Details of capital. The agreement should specify each co-founder and/or investor's contribution and the basis of contribution, such as debt, equity loan, etc.

Ownership. Mention the following details for each co-founder: number of shares owned; total amount of capital invested; voting rights; and division of profits.

Roles and responsibilities. These vary based on individual skills and capabilities and should be described and outlined for each co-founder.

Compensation. Co-founders must declare if and when they will take a salary or other form of compensation. Reimbursement of expenses incurred by the individual co-founder must also be decided and enumerated.

Exit procedure. Mention the circumstances of exit, such as underperformance and being asked to leave the company, or termination of employment. Make provisions for remaining co-founders' purchase shares.

Business dissolution. Lay down the rights and liabilities of the co-founders, and how the assets and liabilities of the business will be distributed in case of the winding up of business.

Dispute resolution. Set out the process of how differences will be resolved through a series of steps, such as having an informal meeting, mediation, or an alternative dispute resolution process.

Besides the above list, other miscellaneous provisions are often included. Some of these could be the assignment of intellectual property rights, a confidentiality or non-compete clause, vesting of shares, equity breakdown, and more. And though this document is key to an organized approach and is legally binding, provisions can be included that allow for future changes if co-founders feel the need to change aspects of their business.

DIY or Professional?

Because a co-founders' agreement is a complex legal document, it could prove difficult for an individual to draft one independently. With everything else that is going on when forming a business, it is often best to leave this task to a professional. An experienced and business-savvy lawyer can help co-founders to better understand how to draft a co-founders' agreement, give pointers about which provisions to include, and identify scenarios to anticipate and prepare for.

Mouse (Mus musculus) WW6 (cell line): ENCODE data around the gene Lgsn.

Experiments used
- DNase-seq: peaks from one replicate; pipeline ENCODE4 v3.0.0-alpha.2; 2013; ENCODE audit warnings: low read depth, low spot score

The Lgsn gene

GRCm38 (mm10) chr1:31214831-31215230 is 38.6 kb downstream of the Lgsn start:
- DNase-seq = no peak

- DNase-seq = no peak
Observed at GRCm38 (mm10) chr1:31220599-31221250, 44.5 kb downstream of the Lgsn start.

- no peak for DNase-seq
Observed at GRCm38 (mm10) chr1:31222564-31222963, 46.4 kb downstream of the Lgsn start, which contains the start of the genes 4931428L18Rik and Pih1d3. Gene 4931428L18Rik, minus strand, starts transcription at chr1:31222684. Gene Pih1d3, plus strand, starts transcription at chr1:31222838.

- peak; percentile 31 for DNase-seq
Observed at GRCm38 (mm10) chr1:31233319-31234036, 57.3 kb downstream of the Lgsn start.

Experienced Experts, Trustworthy Advice

When preparing to launch into uncharted business territory, you need any and all available support. A co-founders' agreement is vital because you cannot predict what the future holds. Thankfully, you can control the present. So take time now, while your ideas are in their infancy, to meet with your co-founders and decide on some business parameters. 

At Calkins Law Firm our team has deep business and legal experience and has seen the real-world consequences of businesses that chose not to draft a co-founders' agreement. We can testify that things go much smoother when planned for. Reach out and learn how our skilled team can help you to put your best foot forward in your new business venture. Here's to you and your dreams!

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Benjamin Calkins

Benjamin Calkins

Ben Calkins is a well-educated, top-rated, and highly experienced business law attorney.

Ben Calkins is an honors graduate of Harvard College and the University of Michigan Law School. After law school, he clerked for a Federal Judge before joining one of the World’s largest law firms, Squire, Sanders & Dempsey. Mr. Calkins has also worked at, and been a partner in, several of the most prominent “old style law firms” in the World.